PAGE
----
Chinese social and gaming giant Tencent has launched an early version of a separate portal within WeChat to centralize various mini programs already built by retailers and brand owners, Chinese media Jiemian reported on Monday.
The portal, called Tencent Huiju, now looks like a centralized e-commerce marketplace, with promotions on the first page and a section called “All shops”, which directs buyers to 12 categories of goods and services, such as fresh goods, menswear, womenswear, jewellery, medicine, and cooked food. Hundreds of companies including McDonald’s, Adidas, Starbucks, and on-demand grocery delivery firms Dingdong Maicai and MissFresh all have a presence on Tencent Huiju.
Users still execute the final transactions inside each mini program, but Tencent Huiju offers a shopping cart, allowing shoppers to buy products across different programs. It also contains other standard services offered by established e-commerce companies like an ability to view order history.
However, bugs have also emerged within the program. For example, when the express delivery services for three out of four items inside the shopping chart are not available, the Huiju platform shows that such services are not accessible for all four items already selected, KrASIA found on Tuesday, when trying this platform.
An employee inside an on-demand grocery delivery platform told KrASIA on condition of anonymity on Tuesday that his company’s service is not available via Tencent Huiju, adding that this is the first time that he has ever heard about this portal.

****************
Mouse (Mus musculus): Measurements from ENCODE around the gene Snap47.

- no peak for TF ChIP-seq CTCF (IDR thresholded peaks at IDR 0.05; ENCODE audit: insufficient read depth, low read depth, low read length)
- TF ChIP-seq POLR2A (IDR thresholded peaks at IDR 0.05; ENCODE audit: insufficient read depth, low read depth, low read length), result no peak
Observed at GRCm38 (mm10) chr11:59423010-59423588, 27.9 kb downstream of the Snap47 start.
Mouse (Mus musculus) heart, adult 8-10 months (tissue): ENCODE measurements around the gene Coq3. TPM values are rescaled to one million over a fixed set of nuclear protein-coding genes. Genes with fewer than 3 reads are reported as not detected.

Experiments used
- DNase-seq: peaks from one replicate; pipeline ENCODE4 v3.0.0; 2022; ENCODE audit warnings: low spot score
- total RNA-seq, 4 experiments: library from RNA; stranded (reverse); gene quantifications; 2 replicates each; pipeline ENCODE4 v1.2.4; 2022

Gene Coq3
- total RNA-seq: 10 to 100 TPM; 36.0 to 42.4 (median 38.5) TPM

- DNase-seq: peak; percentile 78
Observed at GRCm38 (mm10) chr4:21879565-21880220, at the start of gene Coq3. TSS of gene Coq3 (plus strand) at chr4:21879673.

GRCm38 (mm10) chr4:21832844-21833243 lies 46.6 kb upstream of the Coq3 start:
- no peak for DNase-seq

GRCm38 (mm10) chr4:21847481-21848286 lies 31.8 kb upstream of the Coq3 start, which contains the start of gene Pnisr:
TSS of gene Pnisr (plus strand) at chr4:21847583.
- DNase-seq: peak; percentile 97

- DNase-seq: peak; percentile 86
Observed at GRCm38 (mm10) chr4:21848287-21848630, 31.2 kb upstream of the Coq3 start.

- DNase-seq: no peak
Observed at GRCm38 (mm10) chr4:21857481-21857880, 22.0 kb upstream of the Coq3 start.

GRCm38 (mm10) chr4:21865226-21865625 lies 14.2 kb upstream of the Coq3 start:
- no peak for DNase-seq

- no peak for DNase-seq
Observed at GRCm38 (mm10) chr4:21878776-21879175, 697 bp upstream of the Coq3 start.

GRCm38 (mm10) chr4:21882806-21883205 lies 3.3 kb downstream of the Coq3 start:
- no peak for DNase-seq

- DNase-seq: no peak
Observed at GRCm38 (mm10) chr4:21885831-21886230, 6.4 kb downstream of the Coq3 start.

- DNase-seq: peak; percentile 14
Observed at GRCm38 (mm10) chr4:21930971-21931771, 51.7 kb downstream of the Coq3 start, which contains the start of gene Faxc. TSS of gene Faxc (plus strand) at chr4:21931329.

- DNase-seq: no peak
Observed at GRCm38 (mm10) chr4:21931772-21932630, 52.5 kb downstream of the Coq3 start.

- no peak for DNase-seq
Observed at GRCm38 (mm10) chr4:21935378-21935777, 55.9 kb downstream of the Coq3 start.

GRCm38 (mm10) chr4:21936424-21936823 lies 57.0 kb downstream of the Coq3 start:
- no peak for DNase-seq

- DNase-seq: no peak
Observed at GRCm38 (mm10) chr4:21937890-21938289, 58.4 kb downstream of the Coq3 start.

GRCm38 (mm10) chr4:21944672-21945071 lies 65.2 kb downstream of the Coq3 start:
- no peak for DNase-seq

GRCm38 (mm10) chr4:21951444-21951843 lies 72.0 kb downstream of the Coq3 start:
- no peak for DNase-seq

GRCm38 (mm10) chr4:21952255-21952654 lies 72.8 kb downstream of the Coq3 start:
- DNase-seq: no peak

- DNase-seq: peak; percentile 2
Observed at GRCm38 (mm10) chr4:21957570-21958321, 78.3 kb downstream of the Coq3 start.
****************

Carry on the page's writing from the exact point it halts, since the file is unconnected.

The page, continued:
“It sounds like another sales channel for retailers and brands,” he said. “If Tencent is to promote Huiju with its traffic resources, we are surely happy to join.”
Compared with WeChat’s more than 1 billion users, Tencent Huiju is still relatively unknown as it has only been used by more than 10,000 individuals recently.
Currently, Tencent uses its idle advertisement resources to promote Huiju, Zhuang Shuai, a retail veteran and founder of Bailian Consulting told KrASIA on Tuesday.
“Tencent Huiju is now more like a secondary user traffic distribution platform, or a shopping recommendation platform, and is not comparable to Alibaba’s B2C e-commerce platform Tmall,” Zhuang said.
“However, this still marks an important step for Tencent, even to be a shopping recommendation channel on its own,” he said.
“It still takes time to see whether Tencent will set up a large operational team to manage merchants on Huiju, and this will decide where the platform will go,” Zhuang said.
Alibaba, JD.com and late-comer Pinduoduo are the only companies in China that have proven they can manage millions of merchants on their platforms, according to Zhuang.
More than 5 million merchants participated in Alibaba’s Singles’ Day shopping festival in last November, KrASIA reported, citing Jiang Fan, president of Alibaba’s Taobao and Tmall platforms.
Tencent used to run its own e-commerce platforms QQ Wanggou and Paipai but sold them to JD.com in 2014. In recent years, the social giant invested in other e-commerce and retail companies, including JD.com, Pinduoduo, and supermarket chain Yonghui, rather than committing lots of resources to its own e-commerce play.
However, Tencent went online its own social e-commerce mini program Xiao’e Pinpin, at the end of April 2020, which bears some similarity to Pinduoduo, KrASIA reported.
Two months later, the company went live with a mini program called WeChat Minishop, allowing all businesses and individuals to open their own online stores in July.